The announcement over the weekend that China would move to a more flexible exchange rate regime is unlikely to see the RMB move to a gradual path of appreciating against the dollar as was the case until 2008. Instead, the authorities are intent on showing the market that the RMB can depreciate against the dollar and other currencies, as well as appreciate.
In the first day of trading post the announcement, the PBOC moved the reference rate for the currency by 0.43% against the dollar, fully reflecting the market move on the day. In yesterday's trading the RMB was almost 0.2% weaker against the dollar. If the PBOC reflects this move in the reference rate today, it would genuinely be allowing market forces to set the rate - politically fantastic. But it would also be telling the large amount of speculative money parked in RMB that the currency is no one-way bet.
The PBOC has total control here. If, as I expect, there is little or no upward pressure on the RMB because speculative holder selling will at least match new buying, then the RMB will move little. If it were to fall in the coming weeks then the market would suddenly see unknown downside to set against what was only ever going to be modest appreciation. A rush for the exits could be the result. The RMB would be falling entirely due to market forces, and the shrill voices in Congress would have nothing to say.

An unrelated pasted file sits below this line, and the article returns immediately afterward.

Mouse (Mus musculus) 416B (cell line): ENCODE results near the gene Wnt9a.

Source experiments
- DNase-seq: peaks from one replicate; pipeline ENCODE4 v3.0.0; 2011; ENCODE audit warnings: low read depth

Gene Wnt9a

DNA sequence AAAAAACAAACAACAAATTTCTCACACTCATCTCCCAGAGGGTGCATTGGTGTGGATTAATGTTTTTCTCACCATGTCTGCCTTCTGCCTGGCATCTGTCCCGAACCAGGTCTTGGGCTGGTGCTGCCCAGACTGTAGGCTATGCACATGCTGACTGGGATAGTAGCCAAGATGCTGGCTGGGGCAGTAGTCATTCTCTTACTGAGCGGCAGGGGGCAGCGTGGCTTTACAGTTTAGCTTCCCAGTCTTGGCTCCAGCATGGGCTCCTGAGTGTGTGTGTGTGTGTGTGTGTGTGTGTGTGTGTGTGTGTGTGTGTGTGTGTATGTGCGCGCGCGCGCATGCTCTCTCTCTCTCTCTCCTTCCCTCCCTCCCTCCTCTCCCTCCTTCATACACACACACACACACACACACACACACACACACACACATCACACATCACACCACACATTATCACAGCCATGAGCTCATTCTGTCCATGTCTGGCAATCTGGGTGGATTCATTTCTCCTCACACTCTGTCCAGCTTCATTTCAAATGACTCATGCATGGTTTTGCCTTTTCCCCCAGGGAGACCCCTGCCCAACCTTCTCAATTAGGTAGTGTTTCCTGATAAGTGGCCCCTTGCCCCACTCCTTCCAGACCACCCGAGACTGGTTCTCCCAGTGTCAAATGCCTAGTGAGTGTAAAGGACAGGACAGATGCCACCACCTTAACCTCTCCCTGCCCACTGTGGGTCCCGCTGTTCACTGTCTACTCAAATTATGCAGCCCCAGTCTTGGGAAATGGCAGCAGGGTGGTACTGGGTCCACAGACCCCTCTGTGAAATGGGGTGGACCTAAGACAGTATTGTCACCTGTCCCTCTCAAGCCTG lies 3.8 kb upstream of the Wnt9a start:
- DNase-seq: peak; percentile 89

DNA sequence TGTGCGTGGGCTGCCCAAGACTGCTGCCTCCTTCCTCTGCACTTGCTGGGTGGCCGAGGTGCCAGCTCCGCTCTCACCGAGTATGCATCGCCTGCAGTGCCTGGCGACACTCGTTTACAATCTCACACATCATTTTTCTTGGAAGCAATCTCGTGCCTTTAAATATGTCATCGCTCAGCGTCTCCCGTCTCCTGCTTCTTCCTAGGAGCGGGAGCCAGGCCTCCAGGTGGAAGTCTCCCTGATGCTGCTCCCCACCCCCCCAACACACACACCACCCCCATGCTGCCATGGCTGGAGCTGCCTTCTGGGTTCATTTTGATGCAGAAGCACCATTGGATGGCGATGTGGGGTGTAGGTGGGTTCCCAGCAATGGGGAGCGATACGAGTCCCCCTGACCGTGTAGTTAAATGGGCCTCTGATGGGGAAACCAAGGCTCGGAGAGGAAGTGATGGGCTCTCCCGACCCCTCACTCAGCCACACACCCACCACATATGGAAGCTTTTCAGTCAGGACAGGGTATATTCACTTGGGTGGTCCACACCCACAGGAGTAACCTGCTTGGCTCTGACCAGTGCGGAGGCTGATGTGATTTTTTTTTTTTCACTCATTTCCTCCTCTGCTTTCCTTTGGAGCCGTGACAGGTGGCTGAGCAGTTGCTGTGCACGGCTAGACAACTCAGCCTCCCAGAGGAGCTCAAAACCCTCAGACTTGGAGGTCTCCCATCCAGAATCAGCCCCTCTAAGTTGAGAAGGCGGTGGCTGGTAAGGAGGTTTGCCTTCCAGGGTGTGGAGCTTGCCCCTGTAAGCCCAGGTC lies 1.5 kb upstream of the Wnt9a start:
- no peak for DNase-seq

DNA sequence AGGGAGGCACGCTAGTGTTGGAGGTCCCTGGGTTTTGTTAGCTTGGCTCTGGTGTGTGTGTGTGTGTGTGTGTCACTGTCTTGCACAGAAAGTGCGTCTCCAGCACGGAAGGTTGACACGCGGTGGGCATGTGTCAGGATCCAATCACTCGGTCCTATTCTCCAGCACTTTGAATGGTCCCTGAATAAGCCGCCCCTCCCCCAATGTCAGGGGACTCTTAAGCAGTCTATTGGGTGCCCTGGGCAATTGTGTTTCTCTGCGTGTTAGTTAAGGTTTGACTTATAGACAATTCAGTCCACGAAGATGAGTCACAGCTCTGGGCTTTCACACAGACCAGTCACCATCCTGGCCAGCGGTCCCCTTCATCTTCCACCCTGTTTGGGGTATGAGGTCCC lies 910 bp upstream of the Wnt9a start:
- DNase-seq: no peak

If the RMB appreciates too fast the PBOC can still intervene. But they are likely to do so in a way that produces a haphazard movement with both up and down days, to ensure the market gets the message that the RMB is no one way bet against any other currency. Once again those accusing China of currency manipulation will have a hard job proving their case.
As the Wimbledon tennis championship begins, it is game, set and match to China.
Disclosure: No stocks mentioned